The future of the courts is greatly dependent on technology and how technology can improve their functioning.
According to Jeff Aresty ('State Courts and the Transformation to Virtual Courts' Litigation Spring 2013 vol 39(2) 50) there are three general categories of changes in courtroom technology:
There are the technologies that legal representatives use to present evidence and arguments.
The existence of electronic documents has fundamentally changed the discovery process.
Lawyers can use new technology outside the courtroom to start their cases, maintain their cases and get word out about their cases. E-filing, social media and legal research have transformed the traditional work of lawyers.
The introduction of the Child Justice Act 75 of 2008 (the Act) set new standards for the protection of the child offender by establishing the Child Justice Court. Flowing from the juvenile justice reforms is the principle of restorative justice entrenched by the Act in the criminal justice system with respect to children who are in conflict with the law. One of the primary objects of the Act articulated in s 2(c), is to provide special treatment of children in the justice system. It is designed to break the cycle of crime and promote safe communities by encouraging re-socialisation and re-education programmes for juvenile offenders as held by the court in S v FM (Centre for Child Law as Amicus Curiae) 2013 (1) SACR 57 (GNP) at para 28. Key international instruments - such as Article 17.3 of the African Charter on the Rights and Welfare of the Child - provide that the essential aim of treatment of every child offender shall be his or her reformation, reintegration into his or her family and social rehabilitation.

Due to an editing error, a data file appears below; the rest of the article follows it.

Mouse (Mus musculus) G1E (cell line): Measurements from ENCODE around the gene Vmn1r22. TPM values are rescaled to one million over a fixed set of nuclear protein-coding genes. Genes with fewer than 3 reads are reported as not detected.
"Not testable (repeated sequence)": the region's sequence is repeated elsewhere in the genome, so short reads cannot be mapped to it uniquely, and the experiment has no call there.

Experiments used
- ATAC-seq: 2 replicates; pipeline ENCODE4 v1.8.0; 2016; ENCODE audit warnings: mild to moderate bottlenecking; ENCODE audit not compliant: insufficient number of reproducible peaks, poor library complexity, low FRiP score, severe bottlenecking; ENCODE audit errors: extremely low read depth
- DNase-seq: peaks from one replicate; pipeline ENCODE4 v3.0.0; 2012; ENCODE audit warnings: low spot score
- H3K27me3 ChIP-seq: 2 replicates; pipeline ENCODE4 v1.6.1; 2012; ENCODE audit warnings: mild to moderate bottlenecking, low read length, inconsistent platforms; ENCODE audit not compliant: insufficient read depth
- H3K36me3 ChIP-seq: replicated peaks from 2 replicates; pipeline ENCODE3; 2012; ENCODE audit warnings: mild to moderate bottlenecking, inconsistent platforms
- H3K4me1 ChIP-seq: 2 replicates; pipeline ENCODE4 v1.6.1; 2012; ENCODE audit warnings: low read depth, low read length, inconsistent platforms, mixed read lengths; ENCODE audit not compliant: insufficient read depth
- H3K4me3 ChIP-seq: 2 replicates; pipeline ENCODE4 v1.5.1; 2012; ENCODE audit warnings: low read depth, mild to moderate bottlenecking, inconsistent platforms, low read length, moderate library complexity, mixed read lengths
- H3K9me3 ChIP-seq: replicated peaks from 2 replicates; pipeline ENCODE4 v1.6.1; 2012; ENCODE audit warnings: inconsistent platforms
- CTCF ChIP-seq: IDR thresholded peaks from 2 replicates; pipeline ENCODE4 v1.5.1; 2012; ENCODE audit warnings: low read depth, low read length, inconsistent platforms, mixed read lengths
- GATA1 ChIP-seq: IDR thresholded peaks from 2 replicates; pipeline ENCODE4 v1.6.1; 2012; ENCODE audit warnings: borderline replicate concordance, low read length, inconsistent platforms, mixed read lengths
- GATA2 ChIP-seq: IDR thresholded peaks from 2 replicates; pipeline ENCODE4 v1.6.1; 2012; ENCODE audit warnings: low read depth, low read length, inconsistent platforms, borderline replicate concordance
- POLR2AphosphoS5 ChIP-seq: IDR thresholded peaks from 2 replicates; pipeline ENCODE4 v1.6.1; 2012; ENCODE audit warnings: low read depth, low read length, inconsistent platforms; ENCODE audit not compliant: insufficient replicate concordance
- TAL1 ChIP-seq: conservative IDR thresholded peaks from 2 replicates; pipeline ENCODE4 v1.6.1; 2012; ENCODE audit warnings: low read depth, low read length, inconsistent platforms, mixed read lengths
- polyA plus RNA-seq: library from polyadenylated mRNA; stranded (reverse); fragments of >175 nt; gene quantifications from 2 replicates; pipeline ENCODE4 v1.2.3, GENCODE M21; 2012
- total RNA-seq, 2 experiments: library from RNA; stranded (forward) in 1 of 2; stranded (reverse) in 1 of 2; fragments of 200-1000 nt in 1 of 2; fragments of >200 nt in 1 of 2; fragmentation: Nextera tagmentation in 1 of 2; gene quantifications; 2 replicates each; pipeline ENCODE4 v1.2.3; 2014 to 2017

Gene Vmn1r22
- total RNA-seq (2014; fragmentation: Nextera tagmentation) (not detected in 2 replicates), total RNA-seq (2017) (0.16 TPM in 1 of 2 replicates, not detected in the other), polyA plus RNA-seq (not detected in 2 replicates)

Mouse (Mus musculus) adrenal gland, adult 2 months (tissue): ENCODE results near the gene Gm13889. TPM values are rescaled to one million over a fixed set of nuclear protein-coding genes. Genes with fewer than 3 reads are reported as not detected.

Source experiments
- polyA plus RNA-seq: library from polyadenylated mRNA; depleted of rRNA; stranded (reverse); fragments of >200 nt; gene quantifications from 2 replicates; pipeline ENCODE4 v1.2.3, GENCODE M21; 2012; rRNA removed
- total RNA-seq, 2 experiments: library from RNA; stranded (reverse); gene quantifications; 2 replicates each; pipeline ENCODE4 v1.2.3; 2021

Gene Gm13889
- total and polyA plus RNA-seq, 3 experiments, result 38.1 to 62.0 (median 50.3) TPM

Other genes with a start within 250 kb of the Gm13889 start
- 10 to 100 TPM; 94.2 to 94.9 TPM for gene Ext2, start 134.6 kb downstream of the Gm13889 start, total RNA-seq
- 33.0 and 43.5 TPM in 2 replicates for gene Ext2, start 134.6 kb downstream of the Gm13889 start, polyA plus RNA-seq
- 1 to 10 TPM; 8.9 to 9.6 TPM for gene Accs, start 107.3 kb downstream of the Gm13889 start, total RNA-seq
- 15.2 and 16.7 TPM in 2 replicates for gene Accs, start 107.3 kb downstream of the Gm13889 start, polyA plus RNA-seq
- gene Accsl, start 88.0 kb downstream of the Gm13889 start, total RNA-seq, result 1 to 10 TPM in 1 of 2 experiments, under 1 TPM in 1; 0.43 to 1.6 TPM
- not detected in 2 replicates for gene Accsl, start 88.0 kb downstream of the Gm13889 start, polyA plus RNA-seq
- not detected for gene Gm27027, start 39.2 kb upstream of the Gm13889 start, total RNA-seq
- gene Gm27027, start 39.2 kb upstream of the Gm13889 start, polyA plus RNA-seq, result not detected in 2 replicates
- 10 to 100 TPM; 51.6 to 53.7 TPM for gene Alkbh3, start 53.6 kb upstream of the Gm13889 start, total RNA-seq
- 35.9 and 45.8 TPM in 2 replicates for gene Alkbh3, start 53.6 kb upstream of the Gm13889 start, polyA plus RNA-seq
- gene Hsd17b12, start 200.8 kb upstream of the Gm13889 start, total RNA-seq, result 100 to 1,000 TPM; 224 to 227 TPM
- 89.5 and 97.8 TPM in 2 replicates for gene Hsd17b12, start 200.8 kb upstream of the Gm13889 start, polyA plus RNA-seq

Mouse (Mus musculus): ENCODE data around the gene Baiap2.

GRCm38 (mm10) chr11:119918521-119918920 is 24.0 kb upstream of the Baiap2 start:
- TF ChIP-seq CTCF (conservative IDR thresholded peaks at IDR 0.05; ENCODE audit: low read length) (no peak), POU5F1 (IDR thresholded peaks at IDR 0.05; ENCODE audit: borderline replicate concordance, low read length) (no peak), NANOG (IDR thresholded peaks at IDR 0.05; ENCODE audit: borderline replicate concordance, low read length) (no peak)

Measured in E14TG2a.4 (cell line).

The State has a Constitutional mandate to take progressive measures towards realising the rights contained in the Bill of Rights. The Bill of Rights is a cornerstone of democracy in South Africa, which enshrines the right of all citizens to access courts as stipulated in s 34 of the Constitution. The State is entrusted with promoting and fulfilling the rights contained in the Bill of Rights and affording all citizens the equal protection and benefit of the law. More pertinent, the State must endeavour to eliminate the obstructions inhibiting access to justice and in particular, those difficulties which impede the poor, illiterate and indigent.
Clause 35 of the Legal Practice Bill (the Bill) will lead to the close scrutiny of the charging of legal fees by attorneys and advocates, as well as the criteria used for calculating them by the professions and officialdom.
Anxiety was expressed in this regard by a number of prominent members of the advocates' and attorneys' professions in the August issue of De Rebus in the article 'The LPB, costs and fees scrutinised at LSNP workshop' (2014 (Aug) DR 6). The party-and-party tariffs prescribed by the Minister for litigious matters, have always been viewed with great scepticism by most members of the attorneys' profession. Where the tariffs fall short, the short-fall is simply made up by charging attorney-and-client fees.
Of all the books currently available on legal costs, this book provides clear and practical guidance on the taxation of costs.
The author has gone to great lengths to assist and guide the reader in approaching and determining reasonable costs in accordance with the existing rules and tariffs. Although it is common knowledge that taxation entails the quantification of legal costs, there is still much debate on the underlying applicable principles in preparing the different kinds of bills of costs and the taxation of these. This is where the book excels in explaining the processes of taxation on a step-by-step basis so that the user may arrive at taxed fees and costs that are reasonable.
August 2014 (4) The South African Law Reports (pp 319 - 636);  3 The All South African Law Reports July no 1 (pp 1 - 114); and no 2 (pp 115 - 257); 2014 (5) Butterworths Constitutional Law Reports May (pp 511 - 640); 2014 (6) June (pp 641 - 739); and 2014 (8) August (pp 869 - 995)